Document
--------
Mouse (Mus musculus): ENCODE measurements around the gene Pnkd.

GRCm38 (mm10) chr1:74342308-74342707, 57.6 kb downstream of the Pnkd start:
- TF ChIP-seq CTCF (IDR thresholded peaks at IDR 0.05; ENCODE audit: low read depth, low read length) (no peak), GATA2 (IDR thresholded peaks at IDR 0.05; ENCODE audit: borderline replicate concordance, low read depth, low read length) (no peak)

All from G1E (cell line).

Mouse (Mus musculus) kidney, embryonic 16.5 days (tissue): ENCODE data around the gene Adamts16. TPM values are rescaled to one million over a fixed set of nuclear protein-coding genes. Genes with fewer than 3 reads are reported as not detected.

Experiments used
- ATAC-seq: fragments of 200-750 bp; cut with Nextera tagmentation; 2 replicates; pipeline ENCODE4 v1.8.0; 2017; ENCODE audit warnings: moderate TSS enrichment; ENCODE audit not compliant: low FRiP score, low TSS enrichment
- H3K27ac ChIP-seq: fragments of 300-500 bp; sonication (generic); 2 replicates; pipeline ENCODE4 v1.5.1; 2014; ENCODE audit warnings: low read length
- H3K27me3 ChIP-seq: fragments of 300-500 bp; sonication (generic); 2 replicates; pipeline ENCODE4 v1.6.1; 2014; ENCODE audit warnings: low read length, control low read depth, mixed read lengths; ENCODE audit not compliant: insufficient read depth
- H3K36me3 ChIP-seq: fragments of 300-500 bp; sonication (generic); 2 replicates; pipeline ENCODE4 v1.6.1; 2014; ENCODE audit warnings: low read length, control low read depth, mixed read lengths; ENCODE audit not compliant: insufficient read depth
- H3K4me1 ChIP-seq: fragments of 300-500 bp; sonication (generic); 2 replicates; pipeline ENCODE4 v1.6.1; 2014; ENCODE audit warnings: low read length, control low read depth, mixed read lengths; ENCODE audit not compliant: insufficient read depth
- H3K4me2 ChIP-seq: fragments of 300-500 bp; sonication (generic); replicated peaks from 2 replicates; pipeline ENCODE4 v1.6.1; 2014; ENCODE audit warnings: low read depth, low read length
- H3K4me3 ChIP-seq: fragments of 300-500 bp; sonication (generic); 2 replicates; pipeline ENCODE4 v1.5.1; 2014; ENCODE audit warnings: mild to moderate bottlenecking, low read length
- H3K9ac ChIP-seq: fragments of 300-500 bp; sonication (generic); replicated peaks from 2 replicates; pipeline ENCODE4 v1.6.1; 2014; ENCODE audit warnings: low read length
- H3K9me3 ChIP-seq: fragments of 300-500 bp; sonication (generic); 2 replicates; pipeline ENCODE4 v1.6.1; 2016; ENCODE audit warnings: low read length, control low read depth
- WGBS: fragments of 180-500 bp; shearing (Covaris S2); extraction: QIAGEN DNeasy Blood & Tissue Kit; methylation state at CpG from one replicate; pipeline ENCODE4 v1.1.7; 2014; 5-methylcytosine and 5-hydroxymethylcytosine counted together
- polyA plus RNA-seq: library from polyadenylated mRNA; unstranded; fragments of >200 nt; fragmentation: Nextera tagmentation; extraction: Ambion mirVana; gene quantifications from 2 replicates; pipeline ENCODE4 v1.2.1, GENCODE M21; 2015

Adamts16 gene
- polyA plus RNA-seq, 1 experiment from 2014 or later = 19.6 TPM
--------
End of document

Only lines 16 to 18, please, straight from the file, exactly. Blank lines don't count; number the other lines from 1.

- WGBS: fragments of 180-500 bp; shearing (Covaris S2); extraction: QIAGEN DNeasy Blood & Tissue Kit; methylation state at CpG from one replicate; pipeline ENCODE4 v1.1.7; 2014; 5-methylcytosine and 5-hydroxymethylcytosine counted together
- polyA plus RNA-seq: library from polyadenylated mRNA; unstranded; fragments of >200 nt; fragmentation: Nextera tagmentation; extraction: Ambion mirVana; gene quantifications from 2 replicates; pipeline ENCODE4 v1.2.1, GENCODE M21; 2015

Adamts16 gene